The public records statutes that do apply to city offices are found in Title 10, Chapter 7, Part 5 of the T.C.A. The starting point for a discussion of the law in this area is the declaration found in T.C.A. § 10-7-503 that government records are open to public inspection. It reads as follows:
… All state, county and municipal records shall at all times during business hours ... be open for personal inspection by any citizen of Tennessee, and those in charge of such records shall not refuse such right of inspection to any citizen, unless otherwise provided by state law.
This statute has been construed broadly by both the state attorney general and the Tennessee judiciary. The legislature made it clear that its intent in passing this law was to “... give the fullest possible public access to public records,” and it instructed the courts to exercise whatever remedies are necessary to ensure that purpose is fulfilled. The courts have ruled that a “presumption of openness” exists with government documents. That is not to say, however, that public access is totally without limitation.
Who Has Access?
The statute states that records must be open for inspection by any “citizen” of Tennessee. In keeping with the legislative intent to provide for liberal public access to government records, the Tennessee Supreme Court has determined that the word “citizen” includes convicted felons incarcerated as inmates within the Tennessee prison system. Although certain rights are stripped from individuals when they are convicted of a felony (e.g., voting, ability to hold public office), the court concluded that neither the Tennessee Public Records Act nor any other statute prevented a convicted felon from seeking access to public records. Neither should access be denied to anyone else who appears to be a citizen of this state.
The law is not as generous with nonresidents, however. Since the statute states that it grants public access to “any citizen of Tennessee,” the Tennessee Attorney General has opined that public officials may deny requests for copies of public records based on the lack of state citizenship. Since there is no fundamental federal right to access of government records and since Tennessee’s laws provide access only to state citizens, the attorney general reached the conclusion that it is not a violation of the privileges and immunities clause of the United States Constitution to deny access to people from other states who make requests for Tennessee records. Keep in mind that although the act does not affirmatively require disclosure of public records to noncitizens, neither does it prohibit the release of public records to noncitizens. It is within the discretion of the official who has custody of the records to determine whether or not access will be provided to noncitizens. Offices should develop a written policy on that subject and enforce it consistently.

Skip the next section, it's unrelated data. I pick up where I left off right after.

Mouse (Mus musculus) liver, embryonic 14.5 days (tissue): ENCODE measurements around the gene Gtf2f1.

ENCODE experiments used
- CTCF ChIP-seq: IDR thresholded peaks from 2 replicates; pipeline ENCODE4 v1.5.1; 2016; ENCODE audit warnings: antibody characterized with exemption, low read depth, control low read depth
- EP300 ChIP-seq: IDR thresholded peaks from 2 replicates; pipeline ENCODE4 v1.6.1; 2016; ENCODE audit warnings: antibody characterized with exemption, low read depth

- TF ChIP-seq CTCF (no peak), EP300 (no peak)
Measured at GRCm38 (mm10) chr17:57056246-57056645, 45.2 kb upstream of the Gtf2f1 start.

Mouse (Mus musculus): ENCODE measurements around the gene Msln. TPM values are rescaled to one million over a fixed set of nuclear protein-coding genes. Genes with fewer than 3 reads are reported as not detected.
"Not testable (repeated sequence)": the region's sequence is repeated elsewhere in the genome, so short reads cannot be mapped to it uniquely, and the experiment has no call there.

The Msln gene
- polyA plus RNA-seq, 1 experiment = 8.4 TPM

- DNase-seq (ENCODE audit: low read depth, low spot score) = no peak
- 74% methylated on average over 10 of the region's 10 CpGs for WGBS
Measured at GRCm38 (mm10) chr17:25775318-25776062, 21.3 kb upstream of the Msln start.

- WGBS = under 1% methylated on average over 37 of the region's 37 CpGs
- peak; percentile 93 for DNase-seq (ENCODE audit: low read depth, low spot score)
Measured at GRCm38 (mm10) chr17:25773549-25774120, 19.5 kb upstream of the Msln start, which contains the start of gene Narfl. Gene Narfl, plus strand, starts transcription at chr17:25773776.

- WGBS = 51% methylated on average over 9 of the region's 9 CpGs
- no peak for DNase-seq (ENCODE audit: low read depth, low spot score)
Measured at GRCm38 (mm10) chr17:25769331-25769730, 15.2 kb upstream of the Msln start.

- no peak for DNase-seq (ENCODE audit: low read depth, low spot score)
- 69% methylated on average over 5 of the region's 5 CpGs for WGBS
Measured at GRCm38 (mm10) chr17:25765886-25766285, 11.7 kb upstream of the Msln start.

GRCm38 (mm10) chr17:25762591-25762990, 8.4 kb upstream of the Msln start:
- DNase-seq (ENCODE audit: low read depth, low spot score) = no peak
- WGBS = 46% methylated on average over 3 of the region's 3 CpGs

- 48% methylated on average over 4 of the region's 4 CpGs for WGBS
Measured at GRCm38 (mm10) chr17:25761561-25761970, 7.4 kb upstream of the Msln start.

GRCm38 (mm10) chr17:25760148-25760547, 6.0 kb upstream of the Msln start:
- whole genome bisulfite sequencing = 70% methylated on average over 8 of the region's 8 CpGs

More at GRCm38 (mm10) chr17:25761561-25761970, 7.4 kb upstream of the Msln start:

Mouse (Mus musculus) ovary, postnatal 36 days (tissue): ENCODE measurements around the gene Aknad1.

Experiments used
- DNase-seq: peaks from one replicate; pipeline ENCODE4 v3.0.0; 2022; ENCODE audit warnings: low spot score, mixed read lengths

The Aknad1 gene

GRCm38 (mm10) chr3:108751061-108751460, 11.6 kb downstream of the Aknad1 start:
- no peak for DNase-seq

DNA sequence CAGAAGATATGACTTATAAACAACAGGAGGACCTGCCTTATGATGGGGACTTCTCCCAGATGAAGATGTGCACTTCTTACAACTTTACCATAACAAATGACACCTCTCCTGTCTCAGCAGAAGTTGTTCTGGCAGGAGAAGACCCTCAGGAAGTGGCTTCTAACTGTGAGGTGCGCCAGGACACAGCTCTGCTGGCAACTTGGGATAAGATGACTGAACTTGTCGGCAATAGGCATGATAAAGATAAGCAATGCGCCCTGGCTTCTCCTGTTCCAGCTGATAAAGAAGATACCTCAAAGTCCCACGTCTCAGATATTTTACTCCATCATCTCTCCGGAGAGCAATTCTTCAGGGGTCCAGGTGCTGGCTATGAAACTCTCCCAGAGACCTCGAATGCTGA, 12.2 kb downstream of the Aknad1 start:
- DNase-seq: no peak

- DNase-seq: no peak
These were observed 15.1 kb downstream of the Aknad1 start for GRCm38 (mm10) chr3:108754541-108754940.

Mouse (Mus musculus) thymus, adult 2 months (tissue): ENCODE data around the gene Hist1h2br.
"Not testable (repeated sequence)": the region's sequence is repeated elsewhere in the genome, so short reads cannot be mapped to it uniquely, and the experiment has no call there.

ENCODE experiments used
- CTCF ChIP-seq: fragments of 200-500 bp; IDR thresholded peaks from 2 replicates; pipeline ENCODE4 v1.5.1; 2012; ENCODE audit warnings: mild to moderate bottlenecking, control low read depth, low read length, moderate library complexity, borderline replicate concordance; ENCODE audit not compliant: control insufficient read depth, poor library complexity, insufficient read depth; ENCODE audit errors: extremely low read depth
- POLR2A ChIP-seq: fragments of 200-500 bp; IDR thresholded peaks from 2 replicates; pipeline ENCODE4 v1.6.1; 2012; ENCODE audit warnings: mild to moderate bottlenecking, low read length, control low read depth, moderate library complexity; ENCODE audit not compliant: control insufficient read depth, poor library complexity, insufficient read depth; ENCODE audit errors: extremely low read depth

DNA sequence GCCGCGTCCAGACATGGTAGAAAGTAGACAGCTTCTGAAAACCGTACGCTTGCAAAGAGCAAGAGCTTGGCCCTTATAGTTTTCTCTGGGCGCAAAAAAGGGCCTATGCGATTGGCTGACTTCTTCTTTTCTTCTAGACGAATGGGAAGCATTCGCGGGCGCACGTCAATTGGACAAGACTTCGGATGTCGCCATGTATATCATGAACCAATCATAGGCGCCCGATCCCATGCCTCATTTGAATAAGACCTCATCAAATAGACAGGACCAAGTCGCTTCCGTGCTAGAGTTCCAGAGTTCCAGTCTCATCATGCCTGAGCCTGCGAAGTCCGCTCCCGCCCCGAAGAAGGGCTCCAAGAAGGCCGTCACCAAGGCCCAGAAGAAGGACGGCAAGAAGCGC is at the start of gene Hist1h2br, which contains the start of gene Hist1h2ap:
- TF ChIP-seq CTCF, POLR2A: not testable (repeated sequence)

How Should Access Be Provided?
The law states that records shall be open to inspection “during business hours.” Additionally, in all cases where a person has the right to inspect public records, he or she also has the right to take extracts or make copies of the record, or to make photographs or photostats of the record while it remains in the possession, custody and control of the official who has lawful custody of it. Every effort should be made to provide reasonable accommodation to parties requesting access to records; however, providing this service need not prevent the performance of other duties of the office. A request to see every record of an office and make a photocopy of each of them could bring the entire operation of an office to a halt. For this reason, the official who has custody of the records is also authorized by law to adopt and enforce reasonable policies governing the making of extracts, copies, photographs or photostats of the records. These regulations should be reasonable and not interfere with the intent of the legislature to provide broad public access to records. The official with custody of the record should strive to balance the right of access to records with his or her responsibility to preserve and protect the records. Regulations should be tailored to accommodate requests in a timely manner while allowing for the continued efficient functioning of the office and for the preservation and security of the records. Regulations that are intended to frustrate the ability of a citizen to access records will likely be found unreasonable and struck down by the courts. Examples of reasonable regulations might include:
- Providing that requests for inspection of a large number of records will be accommodated only by appointment and that copying will be pursuant to a written request;